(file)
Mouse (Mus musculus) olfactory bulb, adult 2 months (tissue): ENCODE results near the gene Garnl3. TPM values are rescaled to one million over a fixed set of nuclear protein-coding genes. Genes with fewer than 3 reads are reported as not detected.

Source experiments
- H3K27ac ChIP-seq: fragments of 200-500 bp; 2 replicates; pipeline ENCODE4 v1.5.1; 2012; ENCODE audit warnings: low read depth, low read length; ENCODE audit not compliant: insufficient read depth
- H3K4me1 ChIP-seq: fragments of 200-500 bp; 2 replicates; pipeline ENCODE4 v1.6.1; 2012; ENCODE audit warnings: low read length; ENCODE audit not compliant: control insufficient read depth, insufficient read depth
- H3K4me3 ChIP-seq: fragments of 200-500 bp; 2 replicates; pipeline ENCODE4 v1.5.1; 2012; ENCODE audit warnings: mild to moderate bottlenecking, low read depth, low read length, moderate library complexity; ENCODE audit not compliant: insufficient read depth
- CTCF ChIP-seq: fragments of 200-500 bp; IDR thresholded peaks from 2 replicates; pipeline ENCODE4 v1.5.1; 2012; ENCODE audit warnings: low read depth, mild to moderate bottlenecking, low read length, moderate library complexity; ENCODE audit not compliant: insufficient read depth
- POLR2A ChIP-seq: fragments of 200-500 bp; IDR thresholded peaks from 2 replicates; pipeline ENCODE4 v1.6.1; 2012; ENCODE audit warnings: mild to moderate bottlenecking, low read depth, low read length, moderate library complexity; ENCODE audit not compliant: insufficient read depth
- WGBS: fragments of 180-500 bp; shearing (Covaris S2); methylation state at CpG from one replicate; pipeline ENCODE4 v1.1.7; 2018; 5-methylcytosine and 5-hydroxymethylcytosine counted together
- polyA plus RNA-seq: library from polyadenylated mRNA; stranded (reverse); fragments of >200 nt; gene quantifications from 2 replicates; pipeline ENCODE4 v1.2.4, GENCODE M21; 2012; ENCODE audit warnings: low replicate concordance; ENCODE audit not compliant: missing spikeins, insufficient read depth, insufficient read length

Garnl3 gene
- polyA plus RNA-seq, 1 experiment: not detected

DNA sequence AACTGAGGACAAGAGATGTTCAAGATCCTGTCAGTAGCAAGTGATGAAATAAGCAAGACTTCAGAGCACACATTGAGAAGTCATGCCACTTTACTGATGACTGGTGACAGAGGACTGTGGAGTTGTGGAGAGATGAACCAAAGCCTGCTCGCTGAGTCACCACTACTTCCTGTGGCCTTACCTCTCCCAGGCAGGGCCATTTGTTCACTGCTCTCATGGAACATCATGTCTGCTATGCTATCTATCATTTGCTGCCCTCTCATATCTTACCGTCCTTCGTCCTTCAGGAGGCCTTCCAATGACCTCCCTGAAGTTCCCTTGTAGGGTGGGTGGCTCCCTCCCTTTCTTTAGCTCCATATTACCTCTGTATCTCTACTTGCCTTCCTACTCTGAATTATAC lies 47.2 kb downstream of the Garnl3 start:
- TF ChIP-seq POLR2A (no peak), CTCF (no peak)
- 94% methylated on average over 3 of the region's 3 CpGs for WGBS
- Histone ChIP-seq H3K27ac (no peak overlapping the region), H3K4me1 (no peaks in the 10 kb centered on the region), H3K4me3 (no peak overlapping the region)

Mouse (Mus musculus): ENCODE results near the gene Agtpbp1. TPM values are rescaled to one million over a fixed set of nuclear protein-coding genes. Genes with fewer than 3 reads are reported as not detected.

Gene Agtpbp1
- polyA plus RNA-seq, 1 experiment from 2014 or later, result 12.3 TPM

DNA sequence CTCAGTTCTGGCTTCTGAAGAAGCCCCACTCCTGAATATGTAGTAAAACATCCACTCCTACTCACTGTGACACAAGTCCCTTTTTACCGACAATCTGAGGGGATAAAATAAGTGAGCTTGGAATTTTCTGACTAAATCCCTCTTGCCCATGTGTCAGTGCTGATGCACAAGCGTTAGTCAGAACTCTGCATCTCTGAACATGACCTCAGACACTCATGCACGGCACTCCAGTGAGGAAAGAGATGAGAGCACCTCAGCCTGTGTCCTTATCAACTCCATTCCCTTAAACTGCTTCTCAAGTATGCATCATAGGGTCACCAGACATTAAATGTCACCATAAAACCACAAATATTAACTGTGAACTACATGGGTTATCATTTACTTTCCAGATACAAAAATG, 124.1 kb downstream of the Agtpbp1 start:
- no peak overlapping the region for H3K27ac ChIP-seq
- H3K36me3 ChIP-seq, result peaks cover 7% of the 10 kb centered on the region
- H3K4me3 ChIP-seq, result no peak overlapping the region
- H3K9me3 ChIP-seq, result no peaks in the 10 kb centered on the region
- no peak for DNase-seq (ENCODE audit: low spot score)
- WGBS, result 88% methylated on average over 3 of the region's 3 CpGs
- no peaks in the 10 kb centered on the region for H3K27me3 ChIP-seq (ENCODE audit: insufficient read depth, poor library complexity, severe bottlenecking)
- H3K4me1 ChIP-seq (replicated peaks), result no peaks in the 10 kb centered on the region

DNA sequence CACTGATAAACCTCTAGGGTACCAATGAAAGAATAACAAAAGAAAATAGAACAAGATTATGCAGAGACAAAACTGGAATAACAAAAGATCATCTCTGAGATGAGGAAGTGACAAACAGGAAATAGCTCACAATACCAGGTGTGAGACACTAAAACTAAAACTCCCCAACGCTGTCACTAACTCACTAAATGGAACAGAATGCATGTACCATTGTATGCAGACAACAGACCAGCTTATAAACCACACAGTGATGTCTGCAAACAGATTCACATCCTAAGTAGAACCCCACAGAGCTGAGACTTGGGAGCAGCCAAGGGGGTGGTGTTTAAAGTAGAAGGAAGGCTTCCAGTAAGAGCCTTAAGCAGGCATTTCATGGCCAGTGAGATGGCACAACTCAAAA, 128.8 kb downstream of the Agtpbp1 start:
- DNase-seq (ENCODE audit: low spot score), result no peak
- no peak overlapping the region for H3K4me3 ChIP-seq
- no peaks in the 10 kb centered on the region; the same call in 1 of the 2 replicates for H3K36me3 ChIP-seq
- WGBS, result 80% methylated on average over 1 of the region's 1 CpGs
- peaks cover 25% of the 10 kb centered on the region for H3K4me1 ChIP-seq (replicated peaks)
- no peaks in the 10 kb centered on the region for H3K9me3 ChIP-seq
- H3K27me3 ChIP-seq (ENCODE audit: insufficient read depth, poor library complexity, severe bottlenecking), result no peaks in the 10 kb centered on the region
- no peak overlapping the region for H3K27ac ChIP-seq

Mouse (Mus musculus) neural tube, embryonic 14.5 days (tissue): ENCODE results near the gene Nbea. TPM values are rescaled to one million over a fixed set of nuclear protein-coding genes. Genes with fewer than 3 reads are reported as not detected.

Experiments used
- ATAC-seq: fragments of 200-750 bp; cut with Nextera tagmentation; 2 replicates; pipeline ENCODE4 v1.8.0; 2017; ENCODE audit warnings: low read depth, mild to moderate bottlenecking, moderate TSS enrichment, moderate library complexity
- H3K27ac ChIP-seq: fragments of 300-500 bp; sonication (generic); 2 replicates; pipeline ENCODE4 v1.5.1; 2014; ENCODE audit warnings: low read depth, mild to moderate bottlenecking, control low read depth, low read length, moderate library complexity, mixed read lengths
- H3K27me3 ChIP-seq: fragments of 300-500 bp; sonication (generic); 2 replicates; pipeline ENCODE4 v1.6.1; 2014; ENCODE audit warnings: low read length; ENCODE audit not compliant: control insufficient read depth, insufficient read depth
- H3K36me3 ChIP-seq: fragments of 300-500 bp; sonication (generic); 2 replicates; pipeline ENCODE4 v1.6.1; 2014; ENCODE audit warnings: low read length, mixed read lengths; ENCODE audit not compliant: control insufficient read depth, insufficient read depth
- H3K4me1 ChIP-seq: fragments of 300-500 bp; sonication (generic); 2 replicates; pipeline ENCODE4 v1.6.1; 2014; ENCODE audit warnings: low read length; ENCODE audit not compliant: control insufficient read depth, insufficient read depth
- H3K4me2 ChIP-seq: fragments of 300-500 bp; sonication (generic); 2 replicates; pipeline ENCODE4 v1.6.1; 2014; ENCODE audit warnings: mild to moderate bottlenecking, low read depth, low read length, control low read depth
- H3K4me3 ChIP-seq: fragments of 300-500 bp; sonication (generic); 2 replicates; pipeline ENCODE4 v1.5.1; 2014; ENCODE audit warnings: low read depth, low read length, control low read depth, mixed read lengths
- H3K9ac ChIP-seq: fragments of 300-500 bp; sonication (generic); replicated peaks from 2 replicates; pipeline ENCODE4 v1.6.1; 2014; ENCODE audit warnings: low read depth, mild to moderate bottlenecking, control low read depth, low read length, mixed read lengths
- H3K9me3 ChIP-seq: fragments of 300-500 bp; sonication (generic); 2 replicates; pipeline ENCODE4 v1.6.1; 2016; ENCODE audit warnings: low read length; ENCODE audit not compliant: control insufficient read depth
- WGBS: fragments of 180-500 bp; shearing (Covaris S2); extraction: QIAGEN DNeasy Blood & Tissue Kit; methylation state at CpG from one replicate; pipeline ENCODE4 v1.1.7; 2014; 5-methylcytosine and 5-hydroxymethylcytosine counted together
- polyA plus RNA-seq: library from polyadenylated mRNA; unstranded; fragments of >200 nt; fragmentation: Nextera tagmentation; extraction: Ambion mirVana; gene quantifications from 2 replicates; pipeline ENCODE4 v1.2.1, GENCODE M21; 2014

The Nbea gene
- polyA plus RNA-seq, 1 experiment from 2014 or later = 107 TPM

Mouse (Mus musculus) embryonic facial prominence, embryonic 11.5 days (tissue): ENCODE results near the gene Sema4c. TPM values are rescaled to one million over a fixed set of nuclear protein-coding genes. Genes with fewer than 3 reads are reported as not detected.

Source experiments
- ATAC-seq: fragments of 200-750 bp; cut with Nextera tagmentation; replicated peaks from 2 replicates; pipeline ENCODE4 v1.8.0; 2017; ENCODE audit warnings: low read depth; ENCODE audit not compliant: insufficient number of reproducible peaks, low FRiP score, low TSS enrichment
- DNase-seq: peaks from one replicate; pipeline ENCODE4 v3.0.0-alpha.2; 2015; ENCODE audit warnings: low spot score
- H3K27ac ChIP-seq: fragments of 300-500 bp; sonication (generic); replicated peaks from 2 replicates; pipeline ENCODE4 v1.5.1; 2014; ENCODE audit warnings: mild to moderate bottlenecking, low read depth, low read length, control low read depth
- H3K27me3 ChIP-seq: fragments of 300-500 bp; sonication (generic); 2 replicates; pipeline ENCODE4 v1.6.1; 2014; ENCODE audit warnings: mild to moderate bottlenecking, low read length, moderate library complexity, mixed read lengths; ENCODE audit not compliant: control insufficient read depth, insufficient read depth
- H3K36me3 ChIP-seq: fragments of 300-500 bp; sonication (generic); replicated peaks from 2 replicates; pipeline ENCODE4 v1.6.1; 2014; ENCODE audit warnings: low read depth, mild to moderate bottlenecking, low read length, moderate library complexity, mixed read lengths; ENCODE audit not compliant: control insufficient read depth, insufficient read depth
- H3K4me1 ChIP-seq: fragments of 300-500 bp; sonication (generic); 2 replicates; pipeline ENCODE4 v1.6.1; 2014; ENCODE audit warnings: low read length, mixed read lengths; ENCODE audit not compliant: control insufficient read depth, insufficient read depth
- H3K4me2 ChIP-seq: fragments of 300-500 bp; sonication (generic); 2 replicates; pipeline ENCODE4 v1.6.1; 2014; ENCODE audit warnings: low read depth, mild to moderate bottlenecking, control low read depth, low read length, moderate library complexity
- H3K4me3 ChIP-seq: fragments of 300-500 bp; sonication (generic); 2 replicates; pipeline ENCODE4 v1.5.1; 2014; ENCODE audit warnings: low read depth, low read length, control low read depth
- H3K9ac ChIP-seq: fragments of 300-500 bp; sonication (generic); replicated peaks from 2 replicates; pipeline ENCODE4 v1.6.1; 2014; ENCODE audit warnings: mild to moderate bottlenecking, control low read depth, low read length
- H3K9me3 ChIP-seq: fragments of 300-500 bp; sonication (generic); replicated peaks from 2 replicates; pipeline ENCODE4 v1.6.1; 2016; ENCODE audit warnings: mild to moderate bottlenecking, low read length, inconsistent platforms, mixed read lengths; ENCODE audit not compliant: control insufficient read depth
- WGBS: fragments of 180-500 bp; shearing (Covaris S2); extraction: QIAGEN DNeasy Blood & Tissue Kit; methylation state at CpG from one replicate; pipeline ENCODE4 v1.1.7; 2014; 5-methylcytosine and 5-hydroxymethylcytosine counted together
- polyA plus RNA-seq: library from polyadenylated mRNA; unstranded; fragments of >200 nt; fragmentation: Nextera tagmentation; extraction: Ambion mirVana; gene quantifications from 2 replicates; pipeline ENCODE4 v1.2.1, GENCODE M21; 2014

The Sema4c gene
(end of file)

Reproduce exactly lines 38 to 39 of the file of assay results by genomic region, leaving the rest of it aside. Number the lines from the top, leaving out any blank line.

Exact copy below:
Experiments used
- ATAC-seq: fragments of 200-750 bp; cut with Nextera tagmentation; 2 replicates; pipeline ENCODE4 v1.8.0; 2017; ENCODE audit warnings: low read depth, mild to moderate bottlenecking, moderate TSS enrichment, moderate library complexity